Thin body condition of a horse might represent true “weight loss,” or, more likely, it might be secondary to inadequate calorie intake over a period of time. The identification of a thin horse is usually not difficult–the horse’s owner, stable manager, and veterinarian can clearly see that a horse is underweight. For a time, weight loss or poor condition might be hidden by a long winter coat, or under a winter blanket. Determining a horse’s body condition score can be useful in adding a more objective measurement to a subjective finding such as weight loss. Additionally, determination of a horse’s ideal weight depends on the breed of horse and intended use. For example, an event horse is usually in leaner body condition than a show hunter.

There are three main causes of unplanned weight loss: Malnutrition, parasitism, and dental problems.

Malnutrition means the horse isn’t receiving enough calories. This might include inadequate amounts of hay and grain, poor-quality feed, or that there’s competition for feed in a turnout situation. Competition arises when, for example, a bossy Quarter Horse is housed with a high-strung Thoroughbred. Each horse might be fed appropriate amounts of hay and grain for his body weight, but the Quarter Horse might be eating his intended (smaller) meal and chasing the Thoroughbred away from his much-needed meal.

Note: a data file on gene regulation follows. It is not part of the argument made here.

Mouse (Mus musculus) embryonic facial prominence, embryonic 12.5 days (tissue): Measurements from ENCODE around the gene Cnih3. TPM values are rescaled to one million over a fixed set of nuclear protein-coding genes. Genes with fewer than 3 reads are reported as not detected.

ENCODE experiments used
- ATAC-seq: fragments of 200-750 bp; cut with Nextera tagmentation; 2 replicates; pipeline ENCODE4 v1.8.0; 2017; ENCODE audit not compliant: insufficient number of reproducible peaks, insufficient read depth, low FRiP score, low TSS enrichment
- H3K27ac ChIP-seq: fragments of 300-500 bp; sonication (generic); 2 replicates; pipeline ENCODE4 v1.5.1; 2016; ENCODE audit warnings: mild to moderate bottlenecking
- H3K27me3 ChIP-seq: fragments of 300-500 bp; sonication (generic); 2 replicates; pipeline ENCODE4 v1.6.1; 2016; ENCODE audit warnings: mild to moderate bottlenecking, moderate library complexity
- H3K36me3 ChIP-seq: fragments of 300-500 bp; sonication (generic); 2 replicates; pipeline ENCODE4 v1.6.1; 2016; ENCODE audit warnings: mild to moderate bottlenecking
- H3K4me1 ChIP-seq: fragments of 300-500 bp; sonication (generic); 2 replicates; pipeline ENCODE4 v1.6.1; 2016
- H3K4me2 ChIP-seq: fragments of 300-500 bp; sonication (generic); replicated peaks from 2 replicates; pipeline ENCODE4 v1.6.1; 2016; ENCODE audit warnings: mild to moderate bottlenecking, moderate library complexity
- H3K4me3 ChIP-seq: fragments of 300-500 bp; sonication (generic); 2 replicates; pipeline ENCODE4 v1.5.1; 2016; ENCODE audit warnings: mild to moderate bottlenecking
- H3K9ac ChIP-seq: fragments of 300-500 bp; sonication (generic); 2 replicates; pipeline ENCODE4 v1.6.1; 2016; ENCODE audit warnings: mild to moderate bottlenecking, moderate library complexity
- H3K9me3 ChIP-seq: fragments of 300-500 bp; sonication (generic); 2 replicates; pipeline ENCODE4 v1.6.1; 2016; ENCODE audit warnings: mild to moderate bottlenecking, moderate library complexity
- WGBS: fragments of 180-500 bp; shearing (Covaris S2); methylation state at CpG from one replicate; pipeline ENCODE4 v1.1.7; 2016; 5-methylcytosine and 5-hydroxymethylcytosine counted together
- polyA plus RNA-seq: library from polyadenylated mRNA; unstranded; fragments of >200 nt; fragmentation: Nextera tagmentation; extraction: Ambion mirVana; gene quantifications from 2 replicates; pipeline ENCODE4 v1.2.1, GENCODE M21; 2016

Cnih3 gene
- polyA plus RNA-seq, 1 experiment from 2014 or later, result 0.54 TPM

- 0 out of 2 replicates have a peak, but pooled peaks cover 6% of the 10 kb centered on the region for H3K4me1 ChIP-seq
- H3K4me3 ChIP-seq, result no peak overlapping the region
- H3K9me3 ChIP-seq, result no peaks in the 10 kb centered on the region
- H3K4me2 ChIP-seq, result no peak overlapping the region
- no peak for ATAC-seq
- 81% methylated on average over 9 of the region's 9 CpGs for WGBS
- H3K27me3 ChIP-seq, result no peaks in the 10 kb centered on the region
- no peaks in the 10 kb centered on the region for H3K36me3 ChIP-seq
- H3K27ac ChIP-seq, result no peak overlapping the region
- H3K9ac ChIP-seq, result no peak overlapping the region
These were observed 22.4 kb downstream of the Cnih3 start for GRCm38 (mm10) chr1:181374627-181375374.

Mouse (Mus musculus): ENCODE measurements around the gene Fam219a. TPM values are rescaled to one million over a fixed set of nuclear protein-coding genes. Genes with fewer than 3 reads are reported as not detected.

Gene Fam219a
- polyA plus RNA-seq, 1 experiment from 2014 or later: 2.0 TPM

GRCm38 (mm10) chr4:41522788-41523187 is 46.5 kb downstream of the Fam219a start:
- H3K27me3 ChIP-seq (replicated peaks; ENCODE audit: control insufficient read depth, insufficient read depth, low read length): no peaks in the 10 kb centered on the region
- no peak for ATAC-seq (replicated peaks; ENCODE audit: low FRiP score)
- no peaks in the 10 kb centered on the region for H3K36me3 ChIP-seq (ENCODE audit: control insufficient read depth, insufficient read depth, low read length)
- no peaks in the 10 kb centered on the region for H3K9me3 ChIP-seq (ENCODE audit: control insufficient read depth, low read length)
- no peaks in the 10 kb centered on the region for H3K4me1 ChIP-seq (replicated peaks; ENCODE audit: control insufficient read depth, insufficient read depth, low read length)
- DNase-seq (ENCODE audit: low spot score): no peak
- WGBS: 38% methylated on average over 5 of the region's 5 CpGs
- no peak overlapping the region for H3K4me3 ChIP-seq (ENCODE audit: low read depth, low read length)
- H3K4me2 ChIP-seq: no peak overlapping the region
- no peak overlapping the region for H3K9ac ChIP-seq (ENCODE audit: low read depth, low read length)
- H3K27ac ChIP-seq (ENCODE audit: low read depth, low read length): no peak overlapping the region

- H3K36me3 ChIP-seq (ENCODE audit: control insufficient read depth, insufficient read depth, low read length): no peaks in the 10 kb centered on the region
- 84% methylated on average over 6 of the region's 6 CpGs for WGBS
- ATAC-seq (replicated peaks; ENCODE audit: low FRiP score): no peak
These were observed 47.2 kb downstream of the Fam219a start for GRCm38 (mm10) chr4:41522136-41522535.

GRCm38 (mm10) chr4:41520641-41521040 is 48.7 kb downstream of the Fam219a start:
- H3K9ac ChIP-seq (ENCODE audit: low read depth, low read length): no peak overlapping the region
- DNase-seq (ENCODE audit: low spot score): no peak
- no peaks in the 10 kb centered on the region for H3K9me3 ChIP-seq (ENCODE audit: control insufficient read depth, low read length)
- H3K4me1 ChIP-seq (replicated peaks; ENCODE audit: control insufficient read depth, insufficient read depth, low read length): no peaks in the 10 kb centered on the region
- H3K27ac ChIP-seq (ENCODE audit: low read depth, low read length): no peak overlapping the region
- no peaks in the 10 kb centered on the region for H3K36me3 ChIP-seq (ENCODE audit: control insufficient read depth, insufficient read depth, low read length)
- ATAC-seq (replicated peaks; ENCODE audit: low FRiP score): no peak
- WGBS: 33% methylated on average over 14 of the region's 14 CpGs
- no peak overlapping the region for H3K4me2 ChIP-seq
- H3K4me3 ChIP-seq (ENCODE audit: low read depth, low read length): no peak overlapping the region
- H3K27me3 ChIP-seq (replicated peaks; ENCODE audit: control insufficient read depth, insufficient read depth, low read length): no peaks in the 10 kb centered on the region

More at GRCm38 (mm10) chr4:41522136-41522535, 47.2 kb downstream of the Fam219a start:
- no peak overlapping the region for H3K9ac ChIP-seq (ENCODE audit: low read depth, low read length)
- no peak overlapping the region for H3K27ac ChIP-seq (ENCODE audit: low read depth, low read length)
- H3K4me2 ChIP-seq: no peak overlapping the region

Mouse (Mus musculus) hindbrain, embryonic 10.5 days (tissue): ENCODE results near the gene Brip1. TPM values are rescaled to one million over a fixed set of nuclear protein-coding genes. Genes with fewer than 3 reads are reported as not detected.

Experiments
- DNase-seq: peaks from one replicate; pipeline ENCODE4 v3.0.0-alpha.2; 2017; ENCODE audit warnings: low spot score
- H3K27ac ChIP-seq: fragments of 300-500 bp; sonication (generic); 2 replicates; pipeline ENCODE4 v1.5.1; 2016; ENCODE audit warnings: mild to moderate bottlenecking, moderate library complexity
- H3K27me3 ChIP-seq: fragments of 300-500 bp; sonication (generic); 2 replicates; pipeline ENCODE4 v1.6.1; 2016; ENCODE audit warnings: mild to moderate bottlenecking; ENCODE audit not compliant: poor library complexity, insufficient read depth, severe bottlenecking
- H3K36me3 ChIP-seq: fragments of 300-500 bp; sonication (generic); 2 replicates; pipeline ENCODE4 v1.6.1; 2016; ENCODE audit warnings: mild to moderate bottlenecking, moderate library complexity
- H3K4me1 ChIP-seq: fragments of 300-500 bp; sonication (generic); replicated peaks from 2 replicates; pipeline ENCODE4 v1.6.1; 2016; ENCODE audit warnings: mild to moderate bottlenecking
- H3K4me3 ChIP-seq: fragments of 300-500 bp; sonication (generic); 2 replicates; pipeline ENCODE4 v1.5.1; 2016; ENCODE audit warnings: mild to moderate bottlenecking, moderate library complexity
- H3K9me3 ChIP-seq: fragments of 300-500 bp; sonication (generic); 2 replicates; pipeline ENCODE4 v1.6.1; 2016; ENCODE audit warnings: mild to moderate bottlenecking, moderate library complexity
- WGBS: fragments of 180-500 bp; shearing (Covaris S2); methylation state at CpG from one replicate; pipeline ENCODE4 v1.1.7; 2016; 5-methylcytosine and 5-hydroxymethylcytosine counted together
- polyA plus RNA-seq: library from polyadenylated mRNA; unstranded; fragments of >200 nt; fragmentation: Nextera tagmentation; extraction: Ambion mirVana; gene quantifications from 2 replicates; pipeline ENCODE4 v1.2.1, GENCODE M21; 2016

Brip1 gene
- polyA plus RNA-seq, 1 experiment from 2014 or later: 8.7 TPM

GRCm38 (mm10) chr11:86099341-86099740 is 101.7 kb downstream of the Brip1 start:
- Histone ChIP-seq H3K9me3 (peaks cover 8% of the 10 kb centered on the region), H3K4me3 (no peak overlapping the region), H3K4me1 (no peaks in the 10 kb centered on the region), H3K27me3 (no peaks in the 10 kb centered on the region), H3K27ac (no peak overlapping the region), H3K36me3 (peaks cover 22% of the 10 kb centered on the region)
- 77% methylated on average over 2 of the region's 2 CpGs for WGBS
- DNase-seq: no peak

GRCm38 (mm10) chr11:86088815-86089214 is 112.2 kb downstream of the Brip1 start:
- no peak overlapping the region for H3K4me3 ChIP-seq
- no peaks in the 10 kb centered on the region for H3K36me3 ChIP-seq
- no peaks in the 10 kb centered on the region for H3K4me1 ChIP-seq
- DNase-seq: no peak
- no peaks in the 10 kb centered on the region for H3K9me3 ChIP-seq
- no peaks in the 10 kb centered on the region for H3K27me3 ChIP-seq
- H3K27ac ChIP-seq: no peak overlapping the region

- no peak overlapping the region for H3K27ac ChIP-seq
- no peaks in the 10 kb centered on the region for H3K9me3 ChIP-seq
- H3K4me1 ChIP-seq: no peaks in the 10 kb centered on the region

Parasitism might rob the horse of calories through the parasites’ consumption of nutrients or by inflammation associated with parasite burden. Regular (every two to three months) administration of deworming agents in association with routine fecal egg counts should minimize the impact of parasites on the horse’s weight.

Dental problems can limit the horse’s chewing efficiency, making digestion incomplete. The presence of broken, loose, or infected teeth can make chewing so painf